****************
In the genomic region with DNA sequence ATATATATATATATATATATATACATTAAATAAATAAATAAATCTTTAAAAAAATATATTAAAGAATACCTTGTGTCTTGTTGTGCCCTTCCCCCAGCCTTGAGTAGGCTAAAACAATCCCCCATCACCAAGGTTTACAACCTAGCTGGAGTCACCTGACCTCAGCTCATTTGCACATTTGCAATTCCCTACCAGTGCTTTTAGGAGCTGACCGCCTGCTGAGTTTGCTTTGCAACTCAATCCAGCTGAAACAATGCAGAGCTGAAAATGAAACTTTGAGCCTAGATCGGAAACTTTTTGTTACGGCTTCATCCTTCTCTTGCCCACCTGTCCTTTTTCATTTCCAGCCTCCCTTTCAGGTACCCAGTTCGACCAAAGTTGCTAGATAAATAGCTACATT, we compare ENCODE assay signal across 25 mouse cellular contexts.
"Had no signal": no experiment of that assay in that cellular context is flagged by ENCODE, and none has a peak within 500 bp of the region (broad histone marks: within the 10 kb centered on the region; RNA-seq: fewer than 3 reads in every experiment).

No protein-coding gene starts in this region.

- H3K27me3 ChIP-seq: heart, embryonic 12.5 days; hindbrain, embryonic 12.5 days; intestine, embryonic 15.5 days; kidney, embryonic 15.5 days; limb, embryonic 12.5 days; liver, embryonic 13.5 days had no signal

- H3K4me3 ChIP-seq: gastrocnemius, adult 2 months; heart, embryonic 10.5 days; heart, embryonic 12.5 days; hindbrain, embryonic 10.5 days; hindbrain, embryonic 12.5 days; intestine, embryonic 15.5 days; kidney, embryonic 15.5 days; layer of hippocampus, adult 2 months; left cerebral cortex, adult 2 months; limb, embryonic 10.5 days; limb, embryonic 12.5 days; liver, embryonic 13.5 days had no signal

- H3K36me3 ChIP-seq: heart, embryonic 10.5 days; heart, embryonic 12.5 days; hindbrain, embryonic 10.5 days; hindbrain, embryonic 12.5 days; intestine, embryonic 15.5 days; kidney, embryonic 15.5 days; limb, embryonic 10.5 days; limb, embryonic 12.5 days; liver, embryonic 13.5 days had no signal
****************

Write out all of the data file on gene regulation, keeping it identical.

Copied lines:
In the genomic region with DNA sequence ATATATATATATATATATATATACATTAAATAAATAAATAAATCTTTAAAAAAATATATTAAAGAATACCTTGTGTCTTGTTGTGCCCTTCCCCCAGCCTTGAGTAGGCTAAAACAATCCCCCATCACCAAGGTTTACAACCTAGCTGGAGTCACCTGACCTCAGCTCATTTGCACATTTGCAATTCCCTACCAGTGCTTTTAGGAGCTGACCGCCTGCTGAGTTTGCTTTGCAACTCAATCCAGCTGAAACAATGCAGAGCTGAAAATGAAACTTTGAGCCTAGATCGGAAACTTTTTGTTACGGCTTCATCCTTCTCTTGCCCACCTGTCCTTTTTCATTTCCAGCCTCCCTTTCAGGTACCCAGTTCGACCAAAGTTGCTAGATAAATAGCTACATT, we compare ENCODE assay signal across 25 mouse cellular contexts.
"Had no signal": no experiment of that assay in that cellular context is flagged by ENCODE, and none has a peak within 500 bp of the region (broad histone marks: within the 10 kb centered on the region; RNA-seq: fewer than 3 reads in every experiment).

No protein-coding gene starts in this region.

- H3K27me3 ChIP-seq: heart, embryonic 12.5 days; hindbrain, embryonic 12.5 days; intestine, embryonic 15.5 days; kidney, embryonic 15.5 days; limb, embryonic 12.5 days; liver, embryonic 13.5 days had no signal

- H3K4me3 ChIP-seq: gastrocnemius, adult 2 months; heart, embryonic 10.5 days; heart, embryonic 12.5 days; hindbrain, embryonic 10.5 days; hindbrain, embryonic 12.5 days; intestine, embryonic 15.5 days; kidney, embryonic 15.5 days; layer of hippocampus, adult 2 months; left cerebral cortex, adult 2 months; limb, embryonic 10.5 days; limb, embryonic 12.5 days; liver, embryonic 13.5 days had no signal

- H3K36me3 ChIP-seq: heart, embryonic 10.5 days; heart, embryonic 12.5 days; hindbrain, embryonic 10.5 days; hindbrain, embryonic 12.5 days; intestine, embryonic 15.5 days; kidney, embryonic 15.5 days; limb, embryonic 10.5 days; limb, embryonic 12.5 days; liver, embryonic 13.5 days had no signal